For use by professional clients and/or equivalent investor types in your jurisdiction (not to be used with or passed on to retail clients). This is an advertising document. This document is intended for informational purposes only and should not be considered representative of any particular investment. This should not be considered an offer or solicitation to buy or sell any securities or other financial instruments, or to provide investment advice or services.
Investing involves risk including the risk of loss of principal. Your capital is at risk. Market risk may affect a single issuer, sector of the economy, industry or the market as a whole. The value of investments is not guaranteed, and therefore an investor may not get back the amount invested. International investing involves certain risks and volatility due to potential political, economic or currency fluctuations and different financial and accounting standards. Risks are enhanced for emerging market issuers.
The securities included herein are for illustrative purposes only, subject to change and should not be construed as a recommendation to buy or sell. Securities discussed may or may not prove profitable. The views expressed are as of the date given, may change as market or other conditions change and may differ from views expressed by other Columbia Threadneedle Investments (Columbia Threadneedle) associates or affiliates. Actual investments or investment decisions made by Columbia Threadneedle and its affiliates, whether for its own account or on behalf of clients, may not necessarily reflect the views expressed. This information is not intended to provide investment advice and does not take into consideration individual investor circumstances. Investment decisions should always be made based on an investor’s specific financial needs, objectives, goals, time horizon and risk tolerance. Asset classes described may not be appropriate for all investors. Past performance does not guarantee future results, and no forecast should be considered a guarantee either.
Information and opinions provided by third parties have been obtained from sources believed to be reliable, but accuracy and completeness cannot be guaranteed. This is an advertising document. This document and its contents have not been reviewed by any regulatory authority.
In Australia: Issued by Threadneedle Investments Singapore (Pte.) Limited [“TIS”], ARBN 600 027 414. TIS is exempt from the requirement to hold an Australian financial services licence under the Corporations Act and relies on Class Order 03/1102 in marketing and providing financial services to Australian wholesale clients as defined in Section 761G of the Corporations Act 2001. TIS is regulated in Singapore (Registration number: 201101559W) by the Monetary Authority of Singapore under the Securities and Futures Act (Chapter 289), which differ from Australian laws.
In Singapore: Issued by Threadneedle Investments Singapore (Pte.) Limited, 3 Killiney Road, #07-07, Winsland House 1, Singapore 239519, which is regulated in Singapore by the Monetary Authority of Singapore under the Securities and Futures Act (Chapter 289). Registration number: 201101559W. This advertisement has not been reviewed by the Monetary Authority of Singapore.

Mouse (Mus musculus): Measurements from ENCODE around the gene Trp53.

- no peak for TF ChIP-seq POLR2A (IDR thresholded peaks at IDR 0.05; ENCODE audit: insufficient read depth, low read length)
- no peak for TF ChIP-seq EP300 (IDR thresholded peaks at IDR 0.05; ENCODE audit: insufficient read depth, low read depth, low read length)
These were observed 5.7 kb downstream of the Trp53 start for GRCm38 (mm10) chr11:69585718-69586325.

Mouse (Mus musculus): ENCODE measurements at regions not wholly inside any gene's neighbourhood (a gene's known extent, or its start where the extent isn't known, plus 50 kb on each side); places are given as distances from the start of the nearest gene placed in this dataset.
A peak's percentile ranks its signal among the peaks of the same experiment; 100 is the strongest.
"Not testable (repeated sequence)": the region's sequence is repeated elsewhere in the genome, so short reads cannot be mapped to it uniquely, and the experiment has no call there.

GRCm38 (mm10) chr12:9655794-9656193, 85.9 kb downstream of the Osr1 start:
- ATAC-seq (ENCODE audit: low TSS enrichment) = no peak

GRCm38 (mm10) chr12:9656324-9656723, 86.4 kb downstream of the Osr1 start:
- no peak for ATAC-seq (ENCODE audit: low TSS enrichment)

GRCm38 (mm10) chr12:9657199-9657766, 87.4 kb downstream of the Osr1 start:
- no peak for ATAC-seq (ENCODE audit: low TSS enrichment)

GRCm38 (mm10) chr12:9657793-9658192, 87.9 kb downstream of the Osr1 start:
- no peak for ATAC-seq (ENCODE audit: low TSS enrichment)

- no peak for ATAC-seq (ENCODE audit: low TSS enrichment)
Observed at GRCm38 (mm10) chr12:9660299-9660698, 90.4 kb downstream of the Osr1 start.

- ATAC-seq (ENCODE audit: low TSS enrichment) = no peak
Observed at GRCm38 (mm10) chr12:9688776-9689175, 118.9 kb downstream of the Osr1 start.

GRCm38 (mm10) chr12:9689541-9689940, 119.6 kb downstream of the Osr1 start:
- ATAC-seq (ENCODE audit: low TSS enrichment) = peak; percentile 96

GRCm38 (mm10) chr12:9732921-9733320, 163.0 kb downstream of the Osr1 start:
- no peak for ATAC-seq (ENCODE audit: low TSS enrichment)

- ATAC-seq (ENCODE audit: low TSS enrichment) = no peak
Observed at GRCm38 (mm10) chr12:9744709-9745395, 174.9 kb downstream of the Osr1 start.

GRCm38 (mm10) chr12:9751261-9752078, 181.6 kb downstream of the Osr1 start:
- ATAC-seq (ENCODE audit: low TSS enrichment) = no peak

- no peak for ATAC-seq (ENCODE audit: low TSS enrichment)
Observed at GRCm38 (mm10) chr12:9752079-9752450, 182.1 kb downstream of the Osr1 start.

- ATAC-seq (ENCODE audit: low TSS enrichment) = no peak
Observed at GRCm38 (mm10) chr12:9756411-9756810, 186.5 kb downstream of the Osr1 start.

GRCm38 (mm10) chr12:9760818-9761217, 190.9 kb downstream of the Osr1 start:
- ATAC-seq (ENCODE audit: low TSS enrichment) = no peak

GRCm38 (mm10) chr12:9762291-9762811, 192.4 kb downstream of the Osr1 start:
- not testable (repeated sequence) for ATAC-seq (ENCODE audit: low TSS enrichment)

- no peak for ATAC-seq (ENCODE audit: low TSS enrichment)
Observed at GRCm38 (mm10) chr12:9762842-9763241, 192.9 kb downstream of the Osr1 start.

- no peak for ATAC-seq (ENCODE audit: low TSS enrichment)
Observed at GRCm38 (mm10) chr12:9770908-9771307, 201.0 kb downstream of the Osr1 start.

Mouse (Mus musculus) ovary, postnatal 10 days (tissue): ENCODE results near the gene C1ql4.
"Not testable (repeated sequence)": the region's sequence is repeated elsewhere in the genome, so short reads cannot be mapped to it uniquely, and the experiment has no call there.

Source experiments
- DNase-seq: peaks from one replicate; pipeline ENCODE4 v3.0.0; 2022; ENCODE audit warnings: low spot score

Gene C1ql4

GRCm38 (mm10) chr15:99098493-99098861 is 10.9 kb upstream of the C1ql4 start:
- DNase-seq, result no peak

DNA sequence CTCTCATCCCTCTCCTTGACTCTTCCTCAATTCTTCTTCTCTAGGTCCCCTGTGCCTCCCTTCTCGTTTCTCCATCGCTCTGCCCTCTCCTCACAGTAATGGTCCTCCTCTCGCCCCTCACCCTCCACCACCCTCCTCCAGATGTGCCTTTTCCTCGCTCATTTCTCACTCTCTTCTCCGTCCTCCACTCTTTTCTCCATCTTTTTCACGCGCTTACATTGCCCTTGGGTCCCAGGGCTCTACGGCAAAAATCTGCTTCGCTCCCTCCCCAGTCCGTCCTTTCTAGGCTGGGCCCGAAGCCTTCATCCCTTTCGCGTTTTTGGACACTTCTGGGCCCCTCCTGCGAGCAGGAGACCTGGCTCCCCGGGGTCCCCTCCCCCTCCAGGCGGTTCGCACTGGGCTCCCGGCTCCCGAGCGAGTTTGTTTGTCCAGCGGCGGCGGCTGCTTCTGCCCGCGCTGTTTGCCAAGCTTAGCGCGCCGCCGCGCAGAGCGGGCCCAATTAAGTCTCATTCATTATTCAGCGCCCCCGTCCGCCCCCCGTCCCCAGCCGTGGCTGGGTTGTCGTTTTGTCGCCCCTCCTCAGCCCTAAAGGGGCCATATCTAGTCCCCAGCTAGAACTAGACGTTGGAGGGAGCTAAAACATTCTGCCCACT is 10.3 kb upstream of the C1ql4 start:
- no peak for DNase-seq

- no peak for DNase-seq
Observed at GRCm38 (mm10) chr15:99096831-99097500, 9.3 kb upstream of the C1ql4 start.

In Hong Kong: Issued by Threadneedle Portfolio Services Hong Kong Limited 天利投資管理香港有限公司. Unit 3004, Two Exchange Square, 8 Connaught Place, Hong Kong, which is licensed by the Securities and Futures Commission (“SFC”) to conduct Type 1 regulated activities (CE:AQA779). Registered in Hong Kong under the Companies Ordinance (Chapter 622), No. 1173058.
In Japan: Issued by Columbia Threadneedle Investments Japan Co., Ltd. Financial Instruments Business Operator, The Director-General of Kanto Local Finance Bureau (FIBO) No.3281, and a member of Japan Investment Advisers Association.
In the USA: Investment products offered through Columbia Management Investment Distributors, Inc., member FINRA. Advisory services provided by Columbia Management Investment Advisers, LLC. Collectively, these entities are known as Columbia Management.
In the UK: Issued by Threadneedle Asset Management Limited. Registered in England and Wales, Registered No. 573204, Cannon Place, 78 Cannon Street, London EC4N 6AG, United Kingdom. Authorised and regulated in the UK by the Financial Conduct Authority.
In the EEA: Issued by Threadneedle Management Luxembourg S.A. Registered with the Registre de Commerce et des Societes (Luxembourg), Registered No. B 110242, 44, rue de la Vallée, L-2661 Luxembourg, Grand Duchy of Luxembourg.
In Switzerland: Issued by Threadneedle Portfolio Services AG, Registered address: Claridenstrasse 41, 8002 Zurich, Switzerland.
In the Middle East: This document is distributed by Columbia Threadneedle Investments (ME) Limited, which is regulated by the Dubai Financial Services Authority (DFSA). For Distributors: This document is intended to provide distributors’ with information about Group products and services and is not for further distribution. For Institutional Clients: The information in this document is not intended as financial advice and is only intended for persons with appropriate investment knowledge and who meet the regulatory criteria to be classified as a Professional Client or Market Counterparties and no other Person should act upon it.
Columbia Threadneedle Investments is the global brand name of the Columbia and Threadneedle group of companies.